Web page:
Given all of these factors, the basic premise is that you should raise the sum of three amounts:
- Amount Need for Key Milestone Achievement. as much money as your company needs to achieve the milestones you believe necessary to reach a significant inflection point in the value of the business.
- Add for Six Months. at least six months to the amount of money you need for your next milestone to include time to go fundraising.
- Amount for a Buffer. Build buffer for the inevitable mistake or two in either your estimations or execution –usually one to two quarters.
It’s important to have a realistic plan and a clear view of the meaningful milestones and resources needed to deliver on that plan. If you plan wisely, you will have a pretty specific amount of capital you know you need.
The best time to go fund raising, is just before of after the successful completion of a key or series of key milestones.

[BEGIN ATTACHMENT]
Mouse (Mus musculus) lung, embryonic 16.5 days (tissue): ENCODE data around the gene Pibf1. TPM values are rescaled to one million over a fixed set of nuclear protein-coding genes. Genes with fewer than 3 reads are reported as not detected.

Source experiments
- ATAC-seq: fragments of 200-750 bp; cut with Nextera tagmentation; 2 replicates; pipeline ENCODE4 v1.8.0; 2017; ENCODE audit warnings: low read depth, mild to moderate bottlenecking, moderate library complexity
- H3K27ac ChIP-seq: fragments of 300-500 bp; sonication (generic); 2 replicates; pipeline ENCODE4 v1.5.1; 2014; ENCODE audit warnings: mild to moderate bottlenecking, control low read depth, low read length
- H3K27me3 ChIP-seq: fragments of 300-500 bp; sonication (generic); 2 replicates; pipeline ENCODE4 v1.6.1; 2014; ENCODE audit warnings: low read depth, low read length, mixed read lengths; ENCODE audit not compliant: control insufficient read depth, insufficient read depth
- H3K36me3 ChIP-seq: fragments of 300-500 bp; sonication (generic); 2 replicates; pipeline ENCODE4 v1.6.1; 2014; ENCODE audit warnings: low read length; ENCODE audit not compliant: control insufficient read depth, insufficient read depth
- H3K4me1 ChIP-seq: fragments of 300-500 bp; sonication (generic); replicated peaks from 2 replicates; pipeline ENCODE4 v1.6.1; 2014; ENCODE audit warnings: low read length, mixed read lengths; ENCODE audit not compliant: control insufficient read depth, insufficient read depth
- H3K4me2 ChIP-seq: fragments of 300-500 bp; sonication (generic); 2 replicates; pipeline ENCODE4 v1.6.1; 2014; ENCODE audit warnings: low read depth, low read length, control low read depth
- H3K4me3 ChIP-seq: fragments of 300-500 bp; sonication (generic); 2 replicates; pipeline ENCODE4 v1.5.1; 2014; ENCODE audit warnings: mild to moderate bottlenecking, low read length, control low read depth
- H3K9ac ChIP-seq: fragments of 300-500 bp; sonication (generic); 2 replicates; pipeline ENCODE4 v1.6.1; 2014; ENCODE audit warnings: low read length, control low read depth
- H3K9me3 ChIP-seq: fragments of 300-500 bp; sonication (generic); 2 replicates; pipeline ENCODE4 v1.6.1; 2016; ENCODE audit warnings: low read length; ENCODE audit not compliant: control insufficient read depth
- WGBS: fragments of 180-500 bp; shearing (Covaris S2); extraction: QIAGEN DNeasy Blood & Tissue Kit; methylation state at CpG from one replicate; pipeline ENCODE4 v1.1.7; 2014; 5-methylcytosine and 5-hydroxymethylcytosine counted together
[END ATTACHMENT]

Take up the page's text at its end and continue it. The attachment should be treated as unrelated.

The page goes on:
- Before. For example, right before a key milestone, you can woo new investors with the promise of how successful you will be at the completion of the milestone. Basically you convince them that if they don’t get into your company by investing now, that they won’t have a chance after you’ve achieved the milestone because many others will also be interested and the competition will be stiff (remember, investors don’t want to lose out on potentially hot deals).
- After. Shortly after achieving a key milestone is also a good time to try and convince investors because you’ve effectively accomplished a major thing (like launching a product), which de-risks the investment for them, but they can still get in the company before it ‘takes off’.
The worst time to go fundraising is when your last major milestone has grown stale and the next one is too far away to be de-risked.